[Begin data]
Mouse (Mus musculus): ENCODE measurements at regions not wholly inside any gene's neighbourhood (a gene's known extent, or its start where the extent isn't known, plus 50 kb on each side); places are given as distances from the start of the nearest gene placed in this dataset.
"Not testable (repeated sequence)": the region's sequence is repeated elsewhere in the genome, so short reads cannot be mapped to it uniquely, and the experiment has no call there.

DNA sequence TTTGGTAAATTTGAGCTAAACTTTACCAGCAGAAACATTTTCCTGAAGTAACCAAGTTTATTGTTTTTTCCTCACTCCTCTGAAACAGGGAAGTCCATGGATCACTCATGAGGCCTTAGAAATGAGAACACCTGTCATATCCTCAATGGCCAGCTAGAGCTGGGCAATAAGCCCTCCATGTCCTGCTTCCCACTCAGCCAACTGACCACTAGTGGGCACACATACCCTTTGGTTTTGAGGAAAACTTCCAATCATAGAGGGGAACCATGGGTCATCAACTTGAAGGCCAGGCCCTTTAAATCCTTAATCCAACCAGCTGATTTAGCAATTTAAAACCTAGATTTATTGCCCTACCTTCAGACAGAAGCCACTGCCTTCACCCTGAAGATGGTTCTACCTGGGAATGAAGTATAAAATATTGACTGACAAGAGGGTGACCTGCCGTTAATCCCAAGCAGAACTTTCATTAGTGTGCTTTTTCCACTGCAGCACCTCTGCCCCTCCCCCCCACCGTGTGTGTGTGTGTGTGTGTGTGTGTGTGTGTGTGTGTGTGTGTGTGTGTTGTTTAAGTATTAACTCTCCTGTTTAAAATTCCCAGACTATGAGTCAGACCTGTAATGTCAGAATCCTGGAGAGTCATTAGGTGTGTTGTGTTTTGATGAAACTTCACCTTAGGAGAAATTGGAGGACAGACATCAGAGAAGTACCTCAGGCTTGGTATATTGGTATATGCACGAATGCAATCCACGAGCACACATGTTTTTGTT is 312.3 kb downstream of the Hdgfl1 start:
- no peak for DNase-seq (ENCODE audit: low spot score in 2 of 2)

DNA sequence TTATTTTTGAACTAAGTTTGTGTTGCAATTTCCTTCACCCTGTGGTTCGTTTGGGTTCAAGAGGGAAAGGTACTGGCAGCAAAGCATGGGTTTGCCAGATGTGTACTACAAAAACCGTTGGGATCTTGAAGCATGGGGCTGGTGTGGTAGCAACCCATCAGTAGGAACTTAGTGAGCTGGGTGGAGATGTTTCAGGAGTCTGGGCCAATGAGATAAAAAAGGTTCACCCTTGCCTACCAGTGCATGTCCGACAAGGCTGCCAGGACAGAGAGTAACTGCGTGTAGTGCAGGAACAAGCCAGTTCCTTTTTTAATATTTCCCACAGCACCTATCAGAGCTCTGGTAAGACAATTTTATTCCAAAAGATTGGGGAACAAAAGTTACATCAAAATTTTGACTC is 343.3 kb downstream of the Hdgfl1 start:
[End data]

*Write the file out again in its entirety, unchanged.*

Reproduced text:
Mouse (Mus musculus): ENCODE measurements at regions not wholly inside any gene's neighbourhood (a gene's known extent, or its start where the extent isn't known, plus 50 kb on each side); places are given as distances from the start of the nearest gene placed in this dataset.
"Not testable (repeated sequence)": the region's sequence is repeated elsewhere in the genome, so short reads cannot be mapped to it uniquely, and the experiment has no call there.

DNA sequence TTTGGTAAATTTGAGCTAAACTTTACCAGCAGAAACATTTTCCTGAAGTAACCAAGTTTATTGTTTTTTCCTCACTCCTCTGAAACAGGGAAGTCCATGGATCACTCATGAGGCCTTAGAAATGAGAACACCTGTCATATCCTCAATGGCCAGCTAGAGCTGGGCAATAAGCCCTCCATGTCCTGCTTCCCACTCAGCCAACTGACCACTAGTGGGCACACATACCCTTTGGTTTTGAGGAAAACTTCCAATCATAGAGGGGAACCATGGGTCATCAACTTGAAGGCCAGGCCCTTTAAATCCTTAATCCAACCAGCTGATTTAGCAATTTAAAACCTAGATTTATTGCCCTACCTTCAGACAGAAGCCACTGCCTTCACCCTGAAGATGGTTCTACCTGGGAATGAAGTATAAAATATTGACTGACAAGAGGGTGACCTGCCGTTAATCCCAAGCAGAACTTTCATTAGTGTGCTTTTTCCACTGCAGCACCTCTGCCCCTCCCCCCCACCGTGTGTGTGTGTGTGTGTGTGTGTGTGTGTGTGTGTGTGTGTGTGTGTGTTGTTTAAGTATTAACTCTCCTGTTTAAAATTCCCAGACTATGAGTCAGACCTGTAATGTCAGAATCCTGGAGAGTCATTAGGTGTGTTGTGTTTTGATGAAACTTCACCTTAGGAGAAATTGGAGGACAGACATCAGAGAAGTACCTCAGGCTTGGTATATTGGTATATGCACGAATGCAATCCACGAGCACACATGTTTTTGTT is 312.3 kb downstream of the Hdgfl1 start:
- no peak for DNase-seq (ENCODE audit: low spot score in 2 of 2)

DNA sequence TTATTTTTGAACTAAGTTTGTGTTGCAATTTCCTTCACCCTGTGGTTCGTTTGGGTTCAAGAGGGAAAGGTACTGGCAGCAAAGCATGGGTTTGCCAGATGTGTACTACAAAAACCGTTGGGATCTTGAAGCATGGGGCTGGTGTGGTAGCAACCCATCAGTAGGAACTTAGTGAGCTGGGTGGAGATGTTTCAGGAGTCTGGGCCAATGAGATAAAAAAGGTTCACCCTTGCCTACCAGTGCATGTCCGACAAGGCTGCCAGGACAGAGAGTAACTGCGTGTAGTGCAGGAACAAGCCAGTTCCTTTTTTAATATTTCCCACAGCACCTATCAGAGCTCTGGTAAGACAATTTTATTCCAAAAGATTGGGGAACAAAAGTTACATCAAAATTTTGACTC is 343.3 kb downstream of the Hdgfl1 start: